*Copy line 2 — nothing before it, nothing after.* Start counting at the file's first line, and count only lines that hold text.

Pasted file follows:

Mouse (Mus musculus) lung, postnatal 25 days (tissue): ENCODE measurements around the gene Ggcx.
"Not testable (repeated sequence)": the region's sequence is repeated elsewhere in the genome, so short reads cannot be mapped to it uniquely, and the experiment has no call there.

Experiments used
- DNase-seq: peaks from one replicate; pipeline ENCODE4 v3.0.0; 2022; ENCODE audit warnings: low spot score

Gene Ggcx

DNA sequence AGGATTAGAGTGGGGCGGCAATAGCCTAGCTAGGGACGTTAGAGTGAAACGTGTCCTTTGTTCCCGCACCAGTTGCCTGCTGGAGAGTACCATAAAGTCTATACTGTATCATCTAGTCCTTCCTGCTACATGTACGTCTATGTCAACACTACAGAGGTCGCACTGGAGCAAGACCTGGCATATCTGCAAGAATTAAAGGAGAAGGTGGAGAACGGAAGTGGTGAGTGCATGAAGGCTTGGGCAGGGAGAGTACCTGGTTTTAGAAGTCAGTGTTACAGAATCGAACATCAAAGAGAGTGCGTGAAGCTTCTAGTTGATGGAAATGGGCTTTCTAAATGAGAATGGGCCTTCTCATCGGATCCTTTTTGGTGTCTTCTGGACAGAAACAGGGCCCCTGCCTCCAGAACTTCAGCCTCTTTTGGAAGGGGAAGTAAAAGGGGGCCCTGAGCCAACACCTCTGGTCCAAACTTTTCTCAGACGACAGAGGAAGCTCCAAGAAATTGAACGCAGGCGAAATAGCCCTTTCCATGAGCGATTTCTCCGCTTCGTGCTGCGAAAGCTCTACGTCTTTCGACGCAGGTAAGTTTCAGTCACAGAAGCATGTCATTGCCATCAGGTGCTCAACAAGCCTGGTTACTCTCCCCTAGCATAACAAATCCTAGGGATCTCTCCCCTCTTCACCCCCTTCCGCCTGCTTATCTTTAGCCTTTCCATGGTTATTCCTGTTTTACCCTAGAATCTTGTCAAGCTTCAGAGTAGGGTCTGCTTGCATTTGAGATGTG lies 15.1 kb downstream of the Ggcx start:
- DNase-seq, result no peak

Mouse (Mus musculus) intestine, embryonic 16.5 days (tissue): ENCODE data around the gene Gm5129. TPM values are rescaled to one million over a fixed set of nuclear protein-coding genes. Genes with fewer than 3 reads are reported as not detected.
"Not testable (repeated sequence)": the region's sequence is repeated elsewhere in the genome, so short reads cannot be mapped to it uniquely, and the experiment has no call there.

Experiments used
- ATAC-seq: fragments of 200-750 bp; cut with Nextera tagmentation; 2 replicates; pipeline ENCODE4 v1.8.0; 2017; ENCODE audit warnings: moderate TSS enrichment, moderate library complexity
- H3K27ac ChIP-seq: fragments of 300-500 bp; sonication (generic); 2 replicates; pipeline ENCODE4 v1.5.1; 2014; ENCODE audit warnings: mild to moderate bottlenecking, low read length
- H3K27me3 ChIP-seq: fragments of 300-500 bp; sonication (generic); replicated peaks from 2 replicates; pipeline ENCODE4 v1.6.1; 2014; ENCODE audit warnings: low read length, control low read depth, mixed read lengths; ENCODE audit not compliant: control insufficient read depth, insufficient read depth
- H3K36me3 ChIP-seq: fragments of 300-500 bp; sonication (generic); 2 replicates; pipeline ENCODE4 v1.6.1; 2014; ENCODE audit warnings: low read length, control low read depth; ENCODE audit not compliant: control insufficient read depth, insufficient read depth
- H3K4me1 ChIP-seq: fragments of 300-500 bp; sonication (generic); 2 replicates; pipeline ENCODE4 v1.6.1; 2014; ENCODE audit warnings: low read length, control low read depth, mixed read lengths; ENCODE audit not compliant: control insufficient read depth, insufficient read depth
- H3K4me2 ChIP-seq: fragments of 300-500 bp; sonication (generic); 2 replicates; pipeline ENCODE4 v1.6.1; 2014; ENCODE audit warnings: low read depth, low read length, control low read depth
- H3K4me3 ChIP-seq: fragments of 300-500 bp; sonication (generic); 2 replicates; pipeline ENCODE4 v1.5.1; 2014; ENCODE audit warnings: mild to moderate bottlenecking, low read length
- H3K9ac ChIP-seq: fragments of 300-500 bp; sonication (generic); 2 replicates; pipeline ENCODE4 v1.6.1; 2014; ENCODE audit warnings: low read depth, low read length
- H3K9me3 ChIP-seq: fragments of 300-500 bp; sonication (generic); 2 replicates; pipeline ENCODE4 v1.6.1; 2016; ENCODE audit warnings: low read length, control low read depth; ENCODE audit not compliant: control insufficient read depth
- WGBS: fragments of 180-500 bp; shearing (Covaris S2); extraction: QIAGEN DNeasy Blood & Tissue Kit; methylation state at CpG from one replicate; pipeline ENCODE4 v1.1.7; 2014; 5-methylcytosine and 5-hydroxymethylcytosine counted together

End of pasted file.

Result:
"Not testable (repeated sequence)": the region's sequence is repeated elsewhere in the genome, so short reads cannot be mapped to it uniquely, and the experiment has no call there.